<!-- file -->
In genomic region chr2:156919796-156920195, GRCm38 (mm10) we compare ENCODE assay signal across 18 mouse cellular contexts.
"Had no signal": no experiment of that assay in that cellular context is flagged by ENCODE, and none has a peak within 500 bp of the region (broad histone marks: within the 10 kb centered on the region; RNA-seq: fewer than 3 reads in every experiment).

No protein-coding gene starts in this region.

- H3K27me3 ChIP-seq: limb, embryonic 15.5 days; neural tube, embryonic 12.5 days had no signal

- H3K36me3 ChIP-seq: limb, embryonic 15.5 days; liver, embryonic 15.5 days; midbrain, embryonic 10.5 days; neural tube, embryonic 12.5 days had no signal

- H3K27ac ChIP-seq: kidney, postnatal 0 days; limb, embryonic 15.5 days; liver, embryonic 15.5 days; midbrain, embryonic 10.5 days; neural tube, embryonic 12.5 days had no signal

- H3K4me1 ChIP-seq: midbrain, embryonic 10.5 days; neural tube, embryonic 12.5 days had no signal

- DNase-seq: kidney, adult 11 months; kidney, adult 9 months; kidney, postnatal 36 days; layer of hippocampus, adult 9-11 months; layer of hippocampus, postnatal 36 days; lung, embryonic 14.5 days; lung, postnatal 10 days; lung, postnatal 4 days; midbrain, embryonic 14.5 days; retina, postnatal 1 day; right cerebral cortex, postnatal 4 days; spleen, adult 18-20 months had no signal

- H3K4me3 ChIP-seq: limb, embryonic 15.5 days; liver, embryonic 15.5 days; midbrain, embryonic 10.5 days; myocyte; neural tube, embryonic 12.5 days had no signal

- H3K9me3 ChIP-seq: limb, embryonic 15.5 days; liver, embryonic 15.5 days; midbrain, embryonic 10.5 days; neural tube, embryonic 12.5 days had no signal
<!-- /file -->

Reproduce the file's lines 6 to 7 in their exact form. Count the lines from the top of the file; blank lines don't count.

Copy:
- H3K27ac ChIP-seq: kidney, postnatal 0 days; limb, embryonic 15.5 days; liver, embryonic 15.5 days; midbrain, embryonic 10.5 days; neural tube, embryonic 12.5 days had no signal

- H3K4me1 ChIP-seq: midbrain, embryonic 10.5 days; neural tube, embryonic 12.5 days had no signal